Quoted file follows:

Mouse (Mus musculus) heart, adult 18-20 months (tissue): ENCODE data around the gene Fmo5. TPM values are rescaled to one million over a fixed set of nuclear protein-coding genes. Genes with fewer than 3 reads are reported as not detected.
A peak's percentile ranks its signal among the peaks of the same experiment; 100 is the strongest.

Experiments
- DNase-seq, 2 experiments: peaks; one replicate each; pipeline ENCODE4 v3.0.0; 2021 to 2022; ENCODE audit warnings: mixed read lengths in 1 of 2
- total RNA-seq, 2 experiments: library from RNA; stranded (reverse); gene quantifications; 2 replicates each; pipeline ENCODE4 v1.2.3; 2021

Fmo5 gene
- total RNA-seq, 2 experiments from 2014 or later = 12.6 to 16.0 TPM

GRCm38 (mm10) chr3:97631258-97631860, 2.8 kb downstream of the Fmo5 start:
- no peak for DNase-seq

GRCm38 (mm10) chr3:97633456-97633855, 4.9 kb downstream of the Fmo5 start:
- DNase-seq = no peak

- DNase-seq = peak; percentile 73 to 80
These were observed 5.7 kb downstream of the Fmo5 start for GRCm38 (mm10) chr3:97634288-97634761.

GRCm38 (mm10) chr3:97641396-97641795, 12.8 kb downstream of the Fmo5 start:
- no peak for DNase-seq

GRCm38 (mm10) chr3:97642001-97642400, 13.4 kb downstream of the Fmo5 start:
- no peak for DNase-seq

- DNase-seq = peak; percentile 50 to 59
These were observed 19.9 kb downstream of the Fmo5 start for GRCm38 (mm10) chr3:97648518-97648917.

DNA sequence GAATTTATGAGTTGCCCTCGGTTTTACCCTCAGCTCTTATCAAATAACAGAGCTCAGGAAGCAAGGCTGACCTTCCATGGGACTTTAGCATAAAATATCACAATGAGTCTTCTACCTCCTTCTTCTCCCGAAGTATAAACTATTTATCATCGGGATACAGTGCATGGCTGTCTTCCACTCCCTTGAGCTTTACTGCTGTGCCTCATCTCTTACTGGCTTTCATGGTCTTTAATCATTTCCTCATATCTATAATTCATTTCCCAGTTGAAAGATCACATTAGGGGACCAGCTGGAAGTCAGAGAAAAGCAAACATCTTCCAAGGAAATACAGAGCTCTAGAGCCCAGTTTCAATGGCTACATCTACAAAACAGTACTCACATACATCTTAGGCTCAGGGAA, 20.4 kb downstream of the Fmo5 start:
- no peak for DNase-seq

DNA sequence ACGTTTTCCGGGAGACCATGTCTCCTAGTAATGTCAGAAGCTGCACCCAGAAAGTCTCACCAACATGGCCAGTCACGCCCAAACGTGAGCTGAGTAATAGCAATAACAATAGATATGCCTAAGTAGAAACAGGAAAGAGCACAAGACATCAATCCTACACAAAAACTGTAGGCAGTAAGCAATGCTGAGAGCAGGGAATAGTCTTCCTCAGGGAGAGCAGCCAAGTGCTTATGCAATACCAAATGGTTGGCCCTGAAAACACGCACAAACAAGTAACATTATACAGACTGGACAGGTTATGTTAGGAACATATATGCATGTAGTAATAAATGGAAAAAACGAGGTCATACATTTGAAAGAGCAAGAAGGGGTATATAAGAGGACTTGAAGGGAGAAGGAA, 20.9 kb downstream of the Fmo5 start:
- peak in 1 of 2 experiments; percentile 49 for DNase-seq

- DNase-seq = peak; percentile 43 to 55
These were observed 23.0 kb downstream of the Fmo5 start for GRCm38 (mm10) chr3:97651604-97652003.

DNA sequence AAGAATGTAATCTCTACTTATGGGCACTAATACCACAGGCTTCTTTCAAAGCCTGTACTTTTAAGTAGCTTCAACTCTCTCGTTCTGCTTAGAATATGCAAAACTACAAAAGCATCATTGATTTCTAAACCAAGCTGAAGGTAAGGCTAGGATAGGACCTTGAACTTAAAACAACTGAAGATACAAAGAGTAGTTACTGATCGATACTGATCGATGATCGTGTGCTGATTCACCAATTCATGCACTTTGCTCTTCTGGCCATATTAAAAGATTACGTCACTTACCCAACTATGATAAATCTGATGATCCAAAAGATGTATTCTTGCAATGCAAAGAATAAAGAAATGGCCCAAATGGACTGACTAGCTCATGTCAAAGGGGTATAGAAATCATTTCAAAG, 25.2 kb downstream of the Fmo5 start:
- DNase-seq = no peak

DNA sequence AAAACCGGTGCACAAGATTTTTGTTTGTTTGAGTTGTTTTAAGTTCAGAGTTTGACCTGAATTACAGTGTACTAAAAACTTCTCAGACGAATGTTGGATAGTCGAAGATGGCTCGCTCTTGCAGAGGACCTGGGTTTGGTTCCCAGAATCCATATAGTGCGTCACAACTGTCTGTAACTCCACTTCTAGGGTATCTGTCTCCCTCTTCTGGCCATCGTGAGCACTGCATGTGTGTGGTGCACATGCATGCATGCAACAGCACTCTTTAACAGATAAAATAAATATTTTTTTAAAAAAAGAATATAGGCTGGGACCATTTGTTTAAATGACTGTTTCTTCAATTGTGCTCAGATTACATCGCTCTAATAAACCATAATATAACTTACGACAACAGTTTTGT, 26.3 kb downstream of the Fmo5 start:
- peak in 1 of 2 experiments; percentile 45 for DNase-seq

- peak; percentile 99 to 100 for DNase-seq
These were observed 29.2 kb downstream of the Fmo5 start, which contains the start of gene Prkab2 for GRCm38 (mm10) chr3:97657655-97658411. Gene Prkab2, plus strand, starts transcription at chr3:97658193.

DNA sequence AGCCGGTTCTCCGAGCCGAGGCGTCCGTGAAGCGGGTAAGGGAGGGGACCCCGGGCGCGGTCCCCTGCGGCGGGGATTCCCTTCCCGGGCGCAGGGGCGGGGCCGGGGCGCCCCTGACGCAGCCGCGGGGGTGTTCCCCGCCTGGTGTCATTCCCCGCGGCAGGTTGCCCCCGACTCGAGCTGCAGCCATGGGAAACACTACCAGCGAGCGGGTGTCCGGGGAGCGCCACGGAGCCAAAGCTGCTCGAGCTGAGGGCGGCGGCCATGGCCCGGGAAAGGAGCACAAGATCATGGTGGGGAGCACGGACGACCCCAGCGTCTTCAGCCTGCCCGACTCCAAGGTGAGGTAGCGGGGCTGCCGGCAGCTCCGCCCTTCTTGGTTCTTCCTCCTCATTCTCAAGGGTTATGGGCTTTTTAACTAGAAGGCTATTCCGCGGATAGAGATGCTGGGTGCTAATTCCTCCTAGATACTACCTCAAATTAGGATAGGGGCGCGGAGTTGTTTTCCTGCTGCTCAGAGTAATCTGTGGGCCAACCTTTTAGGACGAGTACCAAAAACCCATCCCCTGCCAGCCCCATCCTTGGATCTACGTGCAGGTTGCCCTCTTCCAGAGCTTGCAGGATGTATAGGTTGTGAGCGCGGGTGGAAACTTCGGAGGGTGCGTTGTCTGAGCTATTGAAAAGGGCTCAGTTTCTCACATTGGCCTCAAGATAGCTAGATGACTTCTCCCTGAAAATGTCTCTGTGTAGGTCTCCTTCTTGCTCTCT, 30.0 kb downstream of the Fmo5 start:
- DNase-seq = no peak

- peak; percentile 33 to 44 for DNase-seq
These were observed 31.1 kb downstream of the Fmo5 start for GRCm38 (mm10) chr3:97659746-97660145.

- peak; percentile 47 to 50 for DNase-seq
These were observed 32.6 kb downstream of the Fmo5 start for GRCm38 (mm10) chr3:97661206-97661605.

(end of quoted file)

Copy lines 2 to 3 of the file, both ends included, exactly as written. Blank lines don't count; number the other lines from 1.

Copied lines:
A peak's percentile ranks its signal among the peaks of the same experiment; 100 is the strongest.

Experiments